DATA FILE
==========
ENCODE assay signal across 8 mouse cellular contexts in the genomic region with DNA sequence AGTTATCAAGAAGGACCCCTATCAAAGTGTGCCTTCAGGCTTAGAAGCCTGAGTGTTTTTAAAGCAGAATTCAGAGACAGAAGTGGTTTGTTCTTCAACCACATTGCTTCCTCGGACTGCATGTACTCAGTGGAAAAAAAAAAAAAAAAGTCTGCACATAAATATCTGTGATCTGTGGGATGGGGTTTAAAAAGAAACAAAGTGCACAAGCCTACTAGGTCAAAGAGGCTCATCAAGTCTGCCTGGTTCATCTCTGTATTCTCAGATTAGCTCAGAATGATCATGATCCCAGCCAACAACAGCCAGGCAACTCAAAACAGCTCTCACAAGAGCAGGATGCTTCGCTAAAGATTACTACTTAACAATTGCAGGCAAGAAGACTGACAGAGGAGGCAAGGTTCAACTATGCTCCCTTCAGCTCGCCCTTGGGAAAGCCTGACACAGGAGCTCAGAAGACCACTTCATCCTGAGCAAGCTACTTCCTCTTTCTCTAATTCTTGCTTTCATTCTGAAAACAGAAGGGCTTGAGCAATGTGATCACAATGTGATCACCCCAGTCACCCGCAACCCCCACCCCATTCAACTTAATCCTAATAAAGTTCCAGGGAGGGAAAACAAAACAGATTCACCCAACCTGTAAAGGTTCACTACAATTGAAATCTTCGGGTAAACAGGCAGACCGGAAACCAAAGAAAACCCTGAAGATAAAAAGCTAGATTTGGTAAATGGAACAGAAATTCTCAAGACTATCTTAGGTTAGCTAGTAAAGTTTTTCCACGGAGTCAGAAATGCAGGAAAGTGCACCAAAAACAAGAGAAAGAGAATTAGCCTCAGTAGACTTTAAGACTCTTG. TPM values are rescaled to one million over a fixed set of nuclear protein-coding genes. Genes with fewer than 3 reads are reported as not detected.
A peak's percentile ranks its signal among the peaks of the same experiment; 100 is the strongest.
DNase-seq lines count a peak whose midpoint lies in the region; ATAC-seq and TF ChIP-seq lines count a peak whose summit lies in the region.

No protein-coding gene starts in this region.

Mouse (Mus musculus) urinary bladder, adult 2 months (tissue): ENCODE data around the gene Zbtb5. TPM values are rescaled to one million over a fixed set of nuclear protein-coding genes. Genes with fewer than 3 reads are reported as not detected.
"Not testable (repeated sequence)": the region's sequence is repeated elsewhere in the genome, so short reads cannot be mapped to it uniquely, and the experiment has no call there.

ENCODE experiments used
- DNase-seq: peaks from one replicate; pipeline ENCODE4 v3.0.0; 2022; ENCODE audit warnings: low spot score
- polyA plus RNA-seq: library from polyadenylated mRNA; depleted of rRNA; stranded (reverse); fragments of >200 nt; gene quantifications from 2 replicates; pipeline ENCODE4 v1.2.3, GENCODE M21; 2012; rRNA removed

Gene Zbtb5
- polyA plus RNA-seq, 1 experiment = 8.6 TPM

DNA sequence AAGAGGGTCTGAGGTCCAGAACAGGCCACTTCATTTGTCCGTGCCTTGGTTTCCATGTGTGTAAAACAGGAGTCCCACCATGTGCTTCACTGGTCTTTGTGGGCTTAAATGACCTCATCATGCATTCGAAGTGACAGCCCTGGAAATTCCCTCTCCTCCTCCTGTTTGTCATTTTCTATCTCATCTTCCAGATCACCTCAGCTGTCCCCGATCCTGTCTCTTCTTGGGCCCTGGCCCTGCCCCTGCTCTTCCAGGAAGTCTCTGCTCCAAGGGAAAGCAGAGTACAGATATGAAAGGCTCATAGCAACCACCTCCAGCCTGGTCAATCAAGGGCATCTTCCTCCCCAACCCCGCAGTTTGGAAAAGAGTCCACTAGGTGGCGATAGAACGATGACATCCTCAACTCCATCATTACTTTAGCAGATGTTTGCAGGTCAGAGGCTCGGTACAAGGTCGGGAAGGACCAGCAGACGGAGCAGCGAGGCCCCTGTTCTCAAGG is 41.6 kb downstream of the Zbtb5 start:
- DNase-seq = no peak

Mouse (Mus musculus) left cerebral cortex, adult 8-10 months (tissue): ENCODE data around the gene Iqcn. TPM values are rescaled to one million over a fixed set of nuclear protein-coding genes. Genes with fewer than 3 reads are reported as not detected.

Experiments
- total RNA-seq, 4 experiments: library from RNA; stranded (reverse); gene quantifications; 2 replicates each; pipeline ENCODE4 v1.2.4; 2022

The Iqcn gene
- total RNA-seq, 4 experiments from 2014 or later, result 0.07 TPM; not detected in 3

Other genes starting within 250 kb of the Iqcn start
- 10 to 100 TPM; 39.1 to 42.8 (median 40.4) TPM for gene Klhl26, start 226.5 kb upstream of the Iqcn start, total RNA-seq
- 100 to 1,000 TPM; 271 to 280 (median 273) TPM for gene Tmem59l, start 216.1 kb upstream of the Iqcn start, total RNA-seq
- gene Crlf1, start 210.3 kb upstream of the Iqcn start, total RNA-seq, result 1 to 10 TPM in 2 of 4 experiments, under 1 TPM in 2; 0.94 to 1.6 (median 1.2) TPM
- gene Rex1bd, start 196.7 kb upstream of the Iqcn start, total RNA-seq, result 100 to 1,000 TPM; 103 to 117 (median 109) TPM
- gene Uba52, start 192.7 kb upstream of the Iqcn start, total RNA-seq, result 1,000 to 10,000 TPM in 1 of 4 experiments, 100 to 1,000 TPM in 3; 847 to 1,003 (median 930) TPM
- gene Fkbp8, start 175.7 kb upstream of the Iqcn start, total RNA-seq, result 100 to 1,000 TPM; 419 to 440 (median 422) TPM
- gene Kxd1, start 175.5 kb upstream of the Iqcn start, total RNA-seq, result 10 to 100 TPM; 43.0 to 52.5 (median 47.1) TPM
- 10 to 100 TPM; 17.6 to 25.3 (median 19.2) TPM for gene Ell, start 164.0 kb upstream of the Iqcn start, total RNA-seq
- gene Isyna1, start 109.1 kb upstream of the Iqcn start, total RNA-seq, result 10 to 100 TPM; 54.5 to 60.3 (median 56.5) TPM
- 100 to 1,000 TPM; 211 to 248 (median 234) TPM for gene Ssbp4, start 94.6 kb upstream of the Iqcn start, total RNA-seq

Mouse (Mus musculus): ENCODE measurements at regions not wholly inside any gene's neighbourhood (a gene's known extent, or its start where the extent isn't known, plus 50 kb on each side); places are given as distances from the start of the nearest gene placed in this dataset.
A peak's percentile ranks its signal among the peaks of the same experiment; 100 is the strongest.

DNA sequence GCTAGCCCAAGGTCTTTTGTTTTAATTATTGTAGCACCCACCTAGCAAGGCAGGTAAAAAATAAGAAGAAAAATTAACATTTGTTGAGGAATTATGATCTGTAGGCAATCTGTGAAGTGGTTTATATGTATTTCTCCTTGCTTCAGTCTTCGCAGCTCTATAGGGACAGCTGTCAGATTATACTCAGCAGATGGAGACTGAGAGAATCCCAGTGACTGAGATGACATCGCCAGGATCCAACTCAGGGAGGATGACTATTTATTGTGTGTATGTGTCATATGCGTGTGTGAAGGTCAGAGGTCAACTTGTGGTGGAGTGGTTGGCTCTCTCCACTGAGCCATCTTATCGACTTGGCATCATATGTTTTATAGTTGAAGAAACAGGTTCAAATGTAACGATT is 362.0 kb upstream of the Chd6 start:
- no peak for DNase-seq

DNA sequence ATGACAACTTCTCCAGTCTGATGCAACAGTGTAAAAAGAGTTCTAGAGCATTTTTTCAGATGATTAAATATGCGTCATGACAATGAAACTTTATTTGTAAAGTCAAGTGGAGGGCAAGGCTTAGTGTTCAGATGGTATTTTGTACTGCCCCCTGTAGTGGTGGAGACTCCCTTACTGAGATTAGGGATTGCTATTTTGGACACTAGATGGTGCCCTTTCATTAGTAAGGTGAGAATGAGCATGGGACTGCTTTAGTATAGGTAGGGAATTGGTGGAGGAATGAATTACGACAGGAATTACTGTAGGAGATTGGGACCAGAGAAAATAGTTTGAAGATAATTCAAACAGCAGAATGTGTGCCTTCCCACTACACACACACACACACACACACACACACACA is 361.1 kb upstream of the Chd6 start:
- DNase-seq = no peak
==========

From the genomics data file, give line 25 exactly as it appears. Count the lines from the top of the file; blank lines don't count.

- gene Fkbp8, start 175.7 kb upstream of the Iqcn start, total RNA-seq, result 100 to 1,000 TPM; 419 to 440 (median 422) TPM